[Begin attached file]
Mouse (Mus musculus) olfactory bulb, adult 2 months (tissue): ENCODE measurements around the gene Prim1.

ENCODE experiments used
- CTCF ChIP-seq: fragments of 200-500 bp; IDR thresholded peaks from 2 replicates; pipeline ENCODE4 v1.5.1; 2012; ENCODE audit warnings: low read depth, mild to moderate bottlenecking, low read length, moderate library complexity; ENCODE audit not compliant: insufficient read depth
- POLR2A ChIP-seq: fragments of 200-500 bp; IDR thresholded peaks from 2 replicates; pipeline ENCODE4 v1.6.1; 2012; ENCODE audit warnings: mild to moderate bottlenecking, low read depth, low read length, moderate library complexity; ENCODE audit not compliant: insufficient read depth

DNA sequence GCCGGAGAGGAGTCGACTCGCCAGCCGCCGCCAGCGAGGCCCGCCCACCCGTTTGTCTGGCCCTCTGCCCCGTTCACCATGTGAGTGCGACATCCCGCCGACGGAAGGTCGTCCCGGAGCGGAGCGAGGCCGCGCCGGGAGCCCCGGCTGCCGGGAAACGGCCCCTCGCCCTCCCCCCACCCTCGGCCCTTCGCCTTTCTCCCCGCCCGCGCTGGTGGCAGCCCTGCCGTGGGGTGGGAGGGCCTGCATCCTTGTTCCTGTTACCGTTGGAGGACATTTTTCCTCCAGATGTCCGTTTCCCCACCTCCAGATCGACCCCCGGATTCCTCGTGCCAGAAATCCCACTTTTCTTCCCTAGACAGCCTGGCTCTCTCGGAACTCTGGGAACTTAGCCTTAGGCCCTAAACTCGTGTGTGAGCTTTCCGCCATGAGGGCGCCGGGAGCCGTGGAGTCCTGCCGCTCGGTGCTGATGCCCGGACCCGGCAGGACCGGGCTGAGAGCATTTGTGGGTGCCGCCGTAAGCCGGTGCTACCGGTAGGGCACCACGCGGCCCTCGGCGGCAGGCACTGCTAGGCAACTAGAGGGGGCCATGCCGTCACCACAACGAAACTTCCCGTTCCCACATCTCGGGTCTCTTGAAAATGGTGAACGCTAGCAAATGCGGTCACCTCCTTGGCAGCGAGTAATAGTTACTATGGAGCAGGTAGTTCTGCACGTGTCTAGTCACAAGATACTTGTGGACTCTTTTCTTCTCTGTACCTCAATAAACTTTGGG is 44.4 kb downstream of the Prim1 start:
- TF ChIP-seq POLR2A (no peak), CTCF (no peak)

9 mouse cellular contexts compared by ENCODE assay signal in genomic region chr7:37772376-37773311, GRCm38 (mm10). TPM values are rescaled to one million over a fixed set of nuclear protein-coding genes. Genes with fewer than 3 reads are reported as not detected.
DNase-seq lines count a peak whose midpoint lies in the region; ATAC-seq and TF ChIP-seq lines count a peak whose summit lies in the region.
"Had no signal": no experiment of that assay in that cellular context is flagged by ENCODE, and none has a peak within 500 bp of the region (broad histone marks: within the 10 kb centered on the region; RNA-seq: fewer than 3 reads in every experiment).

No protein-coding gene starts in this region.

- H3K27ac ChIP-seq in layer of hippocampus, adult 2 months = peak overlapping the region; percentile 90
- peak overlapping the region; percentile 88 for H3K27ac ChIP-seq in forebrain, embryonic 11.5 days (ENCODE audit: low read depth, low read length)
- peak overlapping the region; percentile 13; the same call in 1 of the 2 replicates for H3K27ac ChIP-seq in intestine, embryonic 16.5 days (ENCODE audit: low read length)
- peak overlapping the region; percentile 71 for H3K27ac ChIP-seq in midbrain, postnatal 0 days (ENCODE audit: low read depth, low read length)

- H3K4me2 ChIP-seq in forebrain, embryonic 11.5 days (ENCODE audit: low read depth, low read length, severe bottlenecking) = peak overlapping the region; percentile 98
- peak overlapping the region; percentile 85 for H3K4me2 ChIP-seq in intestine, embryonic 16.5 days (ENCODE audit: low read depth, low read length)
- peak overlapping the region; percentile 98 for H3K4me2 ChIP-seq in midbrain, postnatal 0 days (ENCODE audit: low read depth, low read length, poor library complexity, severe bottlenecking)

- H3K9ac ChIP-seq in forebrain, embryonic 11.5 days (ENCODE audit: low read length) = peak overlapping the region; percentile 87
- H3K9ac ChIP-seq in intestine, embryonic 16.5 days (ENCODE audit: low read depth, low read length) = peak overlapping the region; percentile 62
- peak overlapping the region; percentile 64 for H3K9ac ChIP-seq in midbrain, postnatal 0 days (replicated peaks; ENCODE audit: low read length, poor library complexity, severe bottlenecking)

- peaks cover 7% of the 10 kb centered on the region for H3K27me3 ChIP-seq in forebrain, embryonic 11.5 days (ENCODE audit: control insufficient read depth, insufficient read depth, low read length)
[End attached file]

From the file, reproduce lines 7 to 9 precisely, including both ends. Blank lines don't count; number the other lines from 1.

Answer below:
9 mouse cellular contexts compared by ENCODE assay signal in genomic region chr7:37772376-37773311, GRCm38 (mm10). TPM values are rescaled to one million over a fixed set of nuclear protein-coding genes. Genes with fewer than 3 reads are reported as not detected.
DNase-seq lines count a peak whose midpoint lies in the region; ATAC-seq and TF ChIP-seq lines count a peak whose summit lies in the region.
"Had no signal": no experiment of that assay in that cellular context is flagged by ENCODE, and none has a peak within 500 bp of the region (broad histone marks: within the 10 kb centered on the region; RNA-seq: fewer than 3 reads in every experiment).